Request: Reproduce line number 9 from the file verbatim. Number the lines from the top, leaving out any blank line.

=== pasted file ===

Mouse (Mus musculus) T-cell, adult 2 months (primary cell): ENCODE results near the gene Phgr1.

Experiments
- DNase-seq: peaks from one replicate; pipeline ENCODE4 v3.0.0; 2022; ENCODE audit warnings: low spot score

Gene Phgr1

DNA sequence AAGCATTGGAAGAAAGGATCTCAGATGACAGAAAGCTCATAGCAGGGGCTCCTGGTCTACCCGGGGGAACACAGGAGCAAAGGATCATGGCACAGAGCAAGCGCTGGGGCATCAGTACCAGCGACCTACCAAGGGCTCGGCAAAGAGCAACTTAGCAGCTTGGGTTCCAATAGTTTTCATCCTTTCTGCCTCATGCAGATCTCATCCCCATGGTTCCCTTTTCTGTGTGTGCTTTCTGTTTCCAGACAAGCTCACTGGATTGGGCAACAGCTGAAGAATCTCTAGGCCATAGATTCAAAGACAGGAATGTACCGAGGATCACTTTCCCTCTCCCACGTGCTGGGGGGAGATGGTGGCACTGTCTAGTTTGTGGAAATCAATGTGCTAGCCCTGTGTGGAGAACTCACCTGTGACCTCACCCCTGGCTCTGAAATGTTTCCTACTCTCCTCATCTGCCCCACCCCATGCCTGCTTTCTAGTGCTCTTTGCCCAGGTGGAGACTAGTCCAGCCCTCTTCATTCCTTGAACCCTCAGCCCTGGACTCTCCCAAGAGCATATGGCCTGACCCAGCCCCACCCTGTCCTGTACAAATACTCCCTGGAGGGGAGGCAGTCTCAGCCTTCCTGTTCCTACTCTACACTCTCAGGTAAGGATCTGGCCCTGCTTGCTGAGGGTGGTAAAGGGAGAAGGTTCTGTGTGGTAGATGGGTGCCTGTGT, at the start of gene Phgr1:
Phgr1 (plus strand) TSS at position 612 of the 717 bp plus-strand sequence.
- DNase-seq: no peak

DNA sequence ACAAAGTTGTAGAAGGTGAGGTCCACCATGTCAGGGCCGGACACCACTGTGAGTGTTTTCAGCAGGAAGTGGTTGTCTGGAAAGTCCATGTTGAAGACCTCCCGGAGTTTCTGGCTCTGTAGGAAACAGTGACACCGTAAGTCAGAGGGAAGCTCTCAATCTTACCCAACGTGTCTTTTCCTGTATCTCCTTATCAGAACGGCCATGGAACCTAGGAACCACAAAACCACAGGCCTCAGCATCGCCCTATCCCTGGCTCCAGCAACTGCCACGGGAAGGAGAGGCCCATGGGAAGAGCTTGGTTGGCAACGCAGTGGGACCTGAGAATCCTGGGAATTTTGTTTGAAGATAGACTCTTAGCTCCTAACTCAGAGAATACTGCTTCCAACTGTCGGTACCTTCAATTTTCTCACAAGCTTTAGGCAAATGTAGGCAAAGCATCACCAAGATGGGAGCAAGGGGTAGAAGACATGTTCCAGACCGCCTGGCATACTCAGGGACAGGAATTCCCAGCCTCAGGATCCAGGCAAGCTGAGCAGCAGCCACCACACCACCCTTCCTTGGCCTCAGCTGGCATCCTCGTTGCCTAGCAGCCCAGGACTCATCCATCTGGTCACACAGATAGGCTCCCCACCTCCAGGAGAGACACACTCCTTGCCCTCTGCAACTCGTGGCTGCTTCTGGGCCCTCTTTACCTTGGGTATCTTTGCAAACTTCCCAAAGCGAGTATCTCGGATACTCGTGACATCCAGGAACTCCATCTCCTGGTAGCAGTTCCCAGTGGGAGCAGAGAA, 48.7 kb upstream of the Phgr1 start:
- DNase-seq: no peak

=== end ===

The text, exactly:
- DNase-seq: no peak